You are here

Cardiovascular Researchers Investigate New Interventional Technology for CAD

Drug-eluting, bioresorbable scaffold provides support to heart vessels (Jan. 8)

A new cardiac interventional device that dissolves after opening blocked arteries is being evaluated in a national research study led by clinical investigators at the Christ Hospital in Cincinnati, Ohio.

Absorb BVS (Abbott) is a drug-eluting, bioresorbable vascular scaffold for the treatment of coronary artery disease (CAD). The tiny mesh tubular device is composed of polylactide — a biocompatible material commonly used in medical implants, such as dissolvable sutures. The scaffold provides transient support to the heart vessel until normal functioning is restored and then dissolves naturally over time.

A randomized, controlled trial — ABSORB III — will enroll approximately 2,250 patients, the majority in the U.S. The study is designed to compare the performance of Absorb BVS with that of traditional metal, drug-eluting stents. Data collected from this trial will support U.S. regulatory filings for the new device.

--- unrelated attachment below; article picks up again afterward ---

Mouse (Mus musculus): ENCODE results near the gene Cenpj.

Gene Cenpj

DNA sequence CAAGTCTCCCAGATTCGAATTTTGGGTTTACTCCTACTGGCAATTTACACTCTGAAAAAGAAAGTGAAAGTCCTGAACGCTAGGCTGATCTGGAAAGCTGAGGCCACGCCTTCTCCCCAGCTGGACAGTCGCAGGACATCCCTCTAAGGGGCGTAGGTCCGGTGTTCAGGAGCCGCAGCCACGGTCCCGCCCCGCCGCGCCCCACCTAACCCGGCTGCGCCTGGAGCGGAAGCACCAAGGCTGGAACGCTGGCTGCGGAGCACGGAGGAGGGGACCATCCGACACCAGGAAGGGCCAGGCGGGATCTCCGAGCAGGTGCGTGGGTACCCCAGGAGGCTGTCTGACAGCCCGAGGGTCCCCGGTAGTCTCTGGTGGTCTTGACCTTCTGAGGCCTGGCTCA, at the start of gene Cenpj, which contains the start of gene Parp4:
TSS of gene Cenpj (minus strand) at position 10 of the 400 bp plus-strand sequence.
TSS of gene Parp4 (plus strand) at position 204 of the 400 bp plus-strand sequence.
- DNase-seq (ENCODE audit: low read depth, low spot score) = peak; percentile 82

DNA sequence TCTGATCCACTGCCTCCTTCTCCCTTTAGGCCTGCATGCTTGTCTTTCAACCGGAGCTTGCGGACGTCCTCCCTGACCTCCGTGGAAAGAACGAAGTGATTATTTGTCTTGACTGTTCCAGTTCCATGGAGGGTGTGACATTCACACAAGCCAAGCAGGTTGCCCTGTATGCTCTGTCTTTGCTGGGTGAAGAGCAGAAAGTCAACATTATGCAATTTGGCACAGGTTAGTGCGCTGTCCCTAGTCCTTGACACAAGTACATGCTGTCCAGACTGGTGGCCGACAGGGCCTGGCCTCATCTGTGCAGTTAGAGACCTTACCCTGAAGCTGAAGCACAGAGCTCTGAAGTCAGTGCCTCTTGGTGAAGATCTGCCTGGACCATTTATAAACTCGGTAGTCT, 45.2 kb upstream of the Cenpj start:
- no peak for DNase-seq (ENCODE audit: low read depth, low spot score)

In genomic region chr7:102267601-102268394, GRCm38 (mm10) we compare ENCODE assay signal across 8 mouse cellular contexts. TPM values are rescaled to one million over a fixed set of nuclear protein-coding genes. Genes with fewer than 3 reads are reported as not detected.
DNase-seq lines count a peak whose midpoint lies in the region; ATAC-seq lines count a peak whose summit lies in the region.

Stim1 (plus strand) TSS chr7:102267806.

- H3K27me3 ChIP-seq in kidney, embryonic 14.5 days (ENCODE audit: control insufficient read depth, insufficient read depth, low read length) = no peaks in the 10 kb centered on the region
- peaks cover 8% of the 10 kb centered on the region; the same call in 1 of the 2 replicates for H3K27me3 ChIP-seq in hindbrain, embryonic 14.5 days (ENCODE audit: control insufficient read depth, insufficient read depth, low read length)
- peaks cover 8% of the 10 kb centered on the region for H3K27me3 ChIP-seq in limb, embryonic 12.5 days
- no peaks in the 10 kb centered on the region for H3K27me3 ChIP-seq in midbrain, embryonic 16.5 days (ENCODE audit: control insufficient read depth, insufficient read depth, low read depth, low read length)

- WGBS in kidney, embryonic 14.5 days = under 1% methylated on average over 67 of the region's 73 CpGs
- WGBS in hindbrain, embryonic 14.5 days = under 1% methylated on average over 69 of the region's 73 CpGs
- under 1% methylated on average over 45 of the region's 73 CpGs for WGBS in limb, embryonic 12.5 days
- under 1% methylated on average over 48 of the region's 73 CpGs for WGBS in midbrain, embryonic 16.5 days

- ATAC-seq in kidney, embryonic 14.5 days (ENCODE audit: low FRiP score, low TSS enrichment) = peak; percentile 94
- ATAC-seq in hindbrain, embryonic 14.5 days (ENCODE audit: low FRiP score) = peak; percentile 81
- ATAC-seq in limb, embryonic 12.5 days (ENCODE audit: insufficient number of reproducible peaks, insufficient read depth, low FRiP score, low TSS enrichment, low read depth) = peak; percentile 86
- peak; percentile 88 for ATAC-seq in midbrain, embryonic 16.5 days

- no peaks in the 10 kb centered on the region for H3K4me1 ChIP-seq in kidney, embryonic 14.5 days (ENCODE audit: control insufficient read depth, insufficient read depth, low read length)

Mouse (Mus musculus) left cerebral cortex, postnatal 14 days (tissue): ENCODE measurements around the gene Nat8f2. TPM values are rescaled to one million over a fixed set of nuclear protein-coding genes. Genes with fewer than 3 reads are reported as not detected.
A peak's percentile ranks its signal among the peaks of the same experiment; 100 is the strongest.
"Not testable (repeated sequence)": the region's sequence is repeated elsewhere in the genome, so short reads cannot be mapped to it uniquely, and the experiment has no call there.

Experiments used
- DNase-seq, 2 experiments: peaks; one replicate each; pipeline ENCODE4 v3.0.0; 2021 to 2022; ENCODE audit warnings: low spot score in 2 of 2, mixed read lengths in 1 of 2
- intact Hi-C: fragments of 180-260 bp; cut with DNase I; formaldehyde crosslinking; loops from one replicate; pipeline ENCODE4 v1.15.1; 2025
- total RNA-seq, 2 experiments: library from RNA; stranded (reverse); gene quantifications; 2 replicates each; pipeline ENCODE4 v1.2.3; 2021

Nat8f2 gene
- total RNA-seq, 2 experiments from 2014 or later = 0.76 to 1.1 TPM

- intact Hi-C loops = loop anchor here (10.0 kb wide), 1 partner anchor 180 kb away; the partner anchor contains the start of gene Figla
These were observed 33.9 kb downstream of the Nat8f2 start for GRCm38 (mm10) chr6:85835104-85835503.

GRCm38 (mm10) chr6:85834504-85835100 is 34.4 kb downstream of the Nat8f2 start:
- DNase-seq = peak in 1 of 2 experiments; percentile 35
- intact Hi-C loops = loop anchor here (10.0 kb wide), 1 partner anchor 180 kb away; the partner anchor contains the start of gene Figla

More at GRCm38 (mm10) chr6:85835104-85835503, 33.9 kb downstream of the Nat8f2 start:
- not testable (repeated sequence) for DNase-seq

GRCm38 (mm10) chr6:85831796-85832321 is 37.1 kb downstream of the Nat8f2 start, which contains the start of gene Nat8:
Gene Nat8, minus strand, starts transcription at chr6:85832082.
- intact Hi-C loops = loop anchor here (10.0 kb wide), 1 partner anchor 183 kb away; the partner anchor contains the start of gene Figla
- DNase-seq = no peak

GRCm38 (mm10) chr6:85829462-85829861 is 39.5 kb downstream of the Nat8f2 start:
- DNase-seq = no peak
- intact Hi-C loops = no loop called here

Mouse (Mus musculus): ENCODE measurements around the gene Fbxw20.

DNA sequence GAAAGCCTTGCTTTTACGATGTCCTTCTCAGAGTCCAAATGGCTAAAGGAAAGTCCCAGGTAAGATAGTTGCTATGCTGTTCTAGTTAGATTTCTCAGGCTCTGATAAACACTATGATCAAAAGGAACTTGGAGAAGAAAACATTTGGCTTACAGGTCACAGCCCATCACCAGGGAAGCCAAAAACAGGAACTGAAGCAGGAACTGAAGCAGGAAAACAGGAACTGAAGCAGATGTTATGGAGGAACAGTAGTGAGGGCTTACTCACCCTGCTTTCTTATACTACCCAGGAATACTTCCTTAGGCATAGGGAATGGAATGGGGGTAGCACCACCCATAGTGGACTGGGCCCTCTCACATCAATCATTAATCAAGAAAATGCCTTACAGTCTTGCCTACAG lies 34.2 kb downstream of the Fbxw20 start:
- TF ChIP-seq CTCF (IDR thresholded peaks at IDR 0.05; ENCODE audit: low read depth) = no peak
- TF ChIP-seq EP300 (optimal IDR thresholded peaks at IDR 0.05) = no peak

Absorb BVS is available for sale in Europe and parts of Asia and Latin America but not in the U.S., where it is limited to investigational use.

Source: Christ Hospital; January 8, 2013.

Recent Headlines

Citrus, Berries, Broccoli Reduce Risk of Cancer and CVD
Changes in Antibiotic Recommendations for Children
Influences Gene Involved in Circadian Rhythms
‘The Perfect Drug for Trauma-Focused Psychotherapy’
Inrebic Reduces Symptoms by 50% in Some Patients
Novel Catheter-based Technology for Treating Acute Ischemic Stroke
Decision supported by data from more than 4,000 patients
Triggers the Body’s Own Natural Blood Flow Regulation